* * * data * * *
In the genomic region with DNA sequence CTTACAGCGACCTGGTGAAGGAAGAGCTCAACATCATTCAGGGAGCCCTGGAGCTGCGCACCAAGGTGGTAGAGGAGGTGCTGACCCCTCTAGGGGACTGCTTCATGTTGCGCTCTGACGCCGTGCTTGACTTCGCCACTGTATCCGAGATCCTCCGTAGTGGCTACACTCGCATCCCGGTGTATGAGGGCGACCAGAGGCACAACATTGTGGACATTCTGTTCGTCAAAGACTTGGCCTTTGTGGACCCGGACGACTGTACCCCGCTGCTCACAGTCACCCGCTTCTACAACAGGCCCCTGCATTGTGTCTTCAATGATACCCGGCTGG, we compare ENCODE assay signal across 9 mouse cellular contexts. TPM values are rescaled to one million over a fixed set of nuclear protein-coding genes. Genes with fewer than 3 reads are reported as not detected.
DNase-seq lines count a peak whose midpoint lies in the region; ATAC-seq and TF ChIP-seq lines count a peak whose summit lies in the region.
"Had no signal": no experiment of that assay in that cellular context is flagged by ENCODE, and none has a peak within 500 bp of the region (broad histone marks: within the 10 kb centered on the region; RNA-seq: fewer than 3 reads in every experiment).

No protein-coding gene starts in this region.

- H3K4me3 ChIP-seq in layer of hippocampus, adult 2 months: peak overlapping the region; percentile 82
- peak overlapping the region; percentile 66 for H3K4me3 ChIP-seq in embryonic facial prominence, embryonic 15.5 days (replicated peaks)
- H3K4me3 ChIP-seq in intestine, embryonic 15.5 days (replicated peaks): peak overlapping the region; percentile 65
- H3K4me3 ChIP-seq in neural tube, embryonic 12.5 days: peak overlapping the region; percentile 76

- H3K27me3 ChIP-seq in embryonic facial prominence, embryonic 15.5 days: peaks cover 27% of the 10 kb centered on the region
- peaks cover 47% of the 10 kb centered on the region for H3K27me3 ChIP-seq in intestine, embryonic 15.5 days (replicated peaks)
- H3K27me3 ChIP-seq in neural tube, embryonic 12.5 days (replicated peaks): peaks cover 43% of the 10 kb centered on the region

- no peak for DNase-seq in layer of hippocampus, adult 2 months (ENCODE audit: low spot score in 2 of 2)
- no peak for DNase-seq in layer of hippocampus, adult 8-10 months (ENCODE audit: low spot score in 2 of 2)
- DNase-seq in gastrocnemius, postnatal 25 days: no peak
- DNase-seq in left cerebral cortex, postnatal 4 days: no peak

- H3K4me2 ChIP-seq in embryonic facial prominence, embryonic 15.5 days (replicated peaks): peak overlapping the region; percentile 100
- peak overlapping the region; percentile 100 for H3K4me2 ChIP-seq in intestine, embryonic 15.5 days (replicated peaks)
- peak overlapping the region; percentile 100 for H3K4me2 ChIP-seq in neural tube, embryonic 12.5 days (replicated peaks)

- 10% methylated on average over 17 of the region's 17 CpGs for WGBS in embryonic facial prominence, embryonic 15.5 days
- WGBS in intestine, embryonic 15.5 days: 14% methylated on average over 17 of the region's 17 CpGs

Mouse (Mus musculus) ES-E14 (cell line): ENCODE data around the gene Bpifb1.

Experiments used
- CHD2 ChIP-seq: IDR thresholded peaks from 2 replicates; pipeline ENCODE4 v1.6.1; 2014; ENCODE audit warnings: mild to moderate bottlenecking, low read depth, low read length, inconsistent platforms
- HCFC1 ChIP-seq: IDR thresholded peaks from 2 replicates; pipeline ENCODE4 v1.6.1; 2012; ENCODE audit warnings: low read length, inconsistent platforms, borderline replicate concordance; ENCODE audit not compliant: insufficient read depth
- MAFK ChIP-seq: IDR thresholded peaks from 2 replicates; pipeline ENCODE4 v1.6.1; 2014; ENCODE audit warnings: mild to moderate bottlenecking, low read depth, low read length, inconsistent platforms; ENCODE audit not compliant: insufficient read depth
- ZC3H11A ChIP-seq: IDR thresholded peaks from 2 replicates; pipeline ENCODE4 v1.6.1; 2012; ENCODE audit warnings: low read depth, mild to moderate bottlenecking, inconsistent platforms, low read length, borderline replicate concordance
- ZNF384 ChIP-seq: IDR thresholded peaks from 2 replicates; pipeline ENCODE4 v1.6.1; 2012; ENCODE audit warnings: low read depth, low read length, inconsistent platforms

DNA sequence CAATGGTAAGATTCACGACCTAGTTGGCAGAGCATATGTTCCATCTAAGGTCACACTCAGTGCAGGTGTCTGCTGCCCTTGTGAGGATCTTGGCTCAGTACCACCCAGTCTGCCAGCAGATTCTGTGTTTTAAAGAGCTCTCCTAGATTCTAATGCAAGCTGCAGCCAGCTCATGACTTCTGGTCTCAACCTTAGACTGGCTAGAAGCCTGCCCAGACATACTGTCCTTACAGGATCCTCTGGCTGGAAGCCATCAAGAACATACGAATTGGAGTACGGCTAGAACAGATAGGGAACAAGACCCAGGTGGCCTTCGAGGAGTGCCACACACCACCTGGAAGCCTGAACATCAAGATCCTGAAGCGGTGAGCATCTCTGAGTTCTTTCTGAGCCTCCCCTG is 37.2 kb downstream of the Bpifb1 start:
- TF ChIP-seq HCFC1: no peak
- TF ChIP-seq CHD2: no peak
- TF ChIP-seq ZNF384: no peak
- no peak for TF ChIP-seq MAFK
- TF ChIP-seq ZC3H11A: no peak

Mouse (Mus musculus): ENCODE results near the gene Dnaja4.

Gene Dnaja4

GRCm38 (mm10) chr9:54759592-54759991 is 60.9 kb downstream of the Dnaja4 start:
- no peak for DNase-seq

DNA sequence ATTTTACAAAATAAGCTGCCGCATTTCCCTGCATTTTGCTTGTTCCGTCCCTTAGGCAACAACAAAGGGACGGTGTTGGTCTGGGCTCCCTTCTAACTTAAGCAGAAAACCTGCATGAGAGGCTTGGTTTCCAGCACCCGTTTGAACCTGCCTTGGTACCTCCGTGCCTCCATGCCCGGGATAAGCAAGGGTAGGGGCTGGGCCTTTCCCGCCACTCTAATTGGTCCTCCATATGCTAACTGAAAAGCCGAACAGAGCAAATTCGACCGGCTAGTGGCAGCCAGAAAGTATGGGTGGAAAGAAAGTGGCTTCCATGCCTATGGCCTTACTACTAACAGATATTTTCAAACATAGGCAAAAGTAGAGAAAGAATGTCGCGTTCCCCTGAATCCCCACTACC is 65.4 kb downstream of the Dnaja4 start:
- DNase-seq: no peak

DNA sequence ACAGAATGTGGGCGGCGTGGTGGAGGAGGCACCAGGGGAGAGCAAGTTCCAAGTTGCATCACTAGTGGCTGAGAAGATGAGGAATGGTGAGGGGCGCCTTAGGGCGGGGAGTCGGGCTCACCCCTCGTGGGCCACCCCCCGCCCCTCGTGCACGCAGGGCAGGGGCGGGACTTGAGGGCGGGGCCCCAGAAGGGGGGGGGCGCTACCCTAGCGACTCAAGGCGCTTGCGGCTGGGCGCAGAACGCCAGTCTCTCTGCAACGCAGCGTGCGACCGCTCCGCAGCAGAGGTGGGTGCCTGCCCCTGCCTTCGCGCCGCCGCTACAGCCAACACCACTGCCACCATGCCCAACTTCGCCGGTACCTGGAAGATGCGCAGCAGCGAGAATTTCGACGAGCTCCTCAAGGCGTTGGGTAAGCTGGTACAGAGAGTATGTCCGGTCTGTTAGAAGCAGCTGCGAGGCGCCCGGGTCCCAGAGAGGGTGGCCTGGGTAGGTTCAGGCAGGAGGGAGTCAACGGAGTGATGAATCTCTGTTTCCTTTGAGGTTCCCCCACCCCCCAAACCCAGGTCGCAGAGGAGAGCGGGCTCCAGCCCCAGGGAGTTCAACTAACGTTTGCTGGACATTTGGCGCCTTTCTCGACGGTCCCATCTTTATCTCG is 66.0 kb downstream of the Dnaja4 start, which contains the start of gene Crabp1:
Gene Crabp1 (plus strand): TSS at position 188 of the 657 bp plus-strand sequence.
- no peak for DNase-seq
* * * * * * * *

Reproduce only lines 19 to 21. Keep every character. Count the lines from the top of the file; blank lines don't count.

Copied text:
- 10% methylated on average over 17 of the region's 17 CpGs for WGBS in embryonic facial prominence, embryonic 15.5 days
- WGBS in intestine, embryonic 15.5 days: 14% methylated on average over 17 of the region's 17 CpGs

Mouse (Mus musculus) ES-E14 (cell line): ENCODE data around the gene Bpifb1.